This striking debut collection of eight stories offers several boldly imagined and scrupulously detailed explorations of the mysteries inherent in both the natural world and human interconnection.
People who live close to nature (or attempt to) are the protagonists of “A Tangle by the Rapid River,” an anecdote about an adulterous fisherman who can’t keep either his catch or his secrets, and “July Fourth,” a sly parable of America First optimism wrapped in an amusing tale of a bicontinental competition between US and British “sportfishermen.” Doerr strikes deeper in “The Hunter’s Wife,” a carefully developed story filled with fresh imagery about a Montana hunting guide and the free-spirited magician’s assistant whose inexplicable “foreign and keen sensitivity” to the souls of animals slowly drives them apart. People who can’t live where they’re meant to appear in “For a Long Time This Was Griselda’s Story,” in which a high-school volleyball phenom’s love for an itinerant carnival “metal-eater” is poignantly contrasted to her stay-at-home sister’s ordinary life; and “Mkondo,” about an Ohio “fossil hunter’s” troubled marriage to the impulsive Tanzanian girl whom he brings home, only to learn they’re “leveraged apart by the incompatibility of their respective landscapes.” Doerr’s meanings emerge more subtly in the title story, whose unnamed protagonist, a blind man living alone in Kenya, accidentally “cures” the victim of a venomous snail bite, and is mistaken for a great healer. But even this excellent story is dwarfed by “The Caretaker,” the brilliantly compact tale of Joseph Saleeby, a thief and idler who is uprooted and transformed by Liberia’s appallingly violent civil war, makes his way to the Oregon coast, fails in his duties as a literal caretaker, then lives as a recluse seeking atonement for his crimes and a place where he can belong. This is one of the great contemporary stories: an Edenic myth of sin and retribution, and, just possibly, Doerr’s ingenious variation on Flannery O’Connor’s masterpiece “The Displaced Person.”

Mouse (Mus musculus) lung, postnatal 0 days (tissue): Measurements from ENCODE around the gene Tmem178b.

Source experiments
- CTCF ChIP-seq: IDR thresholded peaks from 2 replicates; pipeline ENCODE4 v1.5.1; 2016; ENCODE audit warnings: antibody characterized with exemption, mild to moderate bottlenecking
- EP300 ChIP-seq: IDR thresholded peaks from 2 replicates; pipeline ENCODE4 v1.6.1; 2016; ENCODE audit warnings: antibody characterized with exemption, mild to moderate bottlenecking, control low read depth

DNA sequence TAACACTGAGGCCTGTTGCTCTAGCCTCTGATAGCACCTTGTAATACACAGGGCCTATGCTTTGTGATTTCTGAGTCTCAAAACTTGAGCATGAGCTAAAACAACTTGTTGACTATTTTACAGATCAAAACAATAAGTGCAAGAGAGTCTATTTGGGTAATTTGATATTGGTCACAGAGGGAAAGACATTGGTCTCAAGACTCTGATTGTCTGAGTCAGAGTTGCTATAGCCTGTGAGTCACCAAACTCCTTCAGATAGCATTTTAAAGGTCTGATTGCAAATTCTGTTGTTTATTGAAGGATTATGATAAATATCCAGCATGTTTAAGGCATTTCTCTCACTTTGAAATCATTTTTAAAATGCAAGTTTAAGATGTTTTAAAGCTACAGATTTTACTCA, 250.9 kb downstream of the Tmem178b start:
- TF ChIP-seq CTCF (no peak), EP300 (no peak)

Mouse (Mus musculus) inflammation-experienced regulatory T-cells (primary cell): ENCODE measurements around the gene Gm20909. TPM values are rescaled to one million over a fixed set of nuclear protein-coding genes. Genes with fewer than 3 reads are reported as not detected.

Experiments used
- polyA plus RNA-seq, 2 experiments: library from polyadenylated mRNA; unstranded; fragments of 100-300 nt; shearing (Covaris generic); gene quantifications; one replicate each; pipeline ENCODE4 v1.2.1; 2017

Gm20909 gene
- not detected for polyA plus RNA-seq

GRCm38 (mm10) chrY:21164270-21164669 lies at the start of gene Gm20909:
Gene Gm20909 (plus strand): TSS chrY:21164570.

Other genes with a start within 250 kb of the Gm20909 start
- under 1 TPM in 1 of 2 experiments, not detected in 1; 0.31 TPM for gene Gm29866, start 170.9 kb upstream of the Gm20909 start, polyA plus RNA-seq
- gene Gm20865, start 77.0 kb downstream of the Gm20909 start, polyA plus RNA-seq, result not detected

The best new book of short fiction since Andrea Barrett’s Ship Fever. Keep your eye on Doerr.